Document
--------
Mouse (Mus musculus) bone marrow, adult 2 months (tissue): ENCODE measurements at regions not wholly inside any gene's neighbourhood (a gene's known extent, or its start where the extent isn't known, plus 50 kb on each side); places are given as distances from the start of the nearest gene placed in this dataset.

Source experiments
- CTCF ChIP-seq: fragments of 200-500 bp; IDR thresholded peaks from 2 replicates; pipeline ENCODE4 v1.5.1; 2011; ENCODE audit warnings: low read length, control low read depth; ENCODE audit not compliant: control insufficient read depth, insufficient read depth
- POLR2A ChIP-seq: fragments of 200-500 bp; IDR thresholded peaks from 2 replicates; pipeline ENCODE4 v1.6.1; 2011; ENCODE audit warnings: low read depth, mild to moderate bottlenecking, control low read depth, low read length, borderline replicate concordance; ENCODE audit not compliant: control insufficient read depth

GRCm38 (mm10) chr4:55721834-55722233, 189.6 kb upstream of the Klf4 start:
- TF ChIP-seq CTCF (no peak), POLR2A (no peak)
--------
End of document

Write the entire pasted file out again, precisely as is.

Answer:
Mouse (Mus musculus) bone marrow, adult 2 months (tissue): ENCODE measurements at regions not wholly inside any gene's neighbourhood (a gene's known extent, or its start where the extent isn't known, plus 50 kb on each side); places are given as distances from the start of the nearest gene placed in this dataset.

Source experiments
- CTCF ChIP-seq: fragments of 200-500 bp; IDR thresholded peaks from 2 replicates; pipeline ENCODE4 v1.5.1; 2011; ENCODE audit warnings: low read length, control low read depth; ENCODE audit not compliant: control insufficient read depth, insufficient read depth
- POLR2A ChIP-seq: fragments of 200-500 bp; IDR thresholded peaks from 2 replicates; pipeline ENCODE4 v1.6.1; 2011; ENCODE audit warnings: low read depth, mild to moderate bottlenecking, control low read depth, low read length, borderline replicate concordance; ENCODE audit not compliant: control insufficient read depth

GRCm38 (mm10) chr4:55721834-55722233, 189.6 kb upstream of the Klf4 start:
- TF ChIP-seq CTCF (no peak), POLR2A (no peak)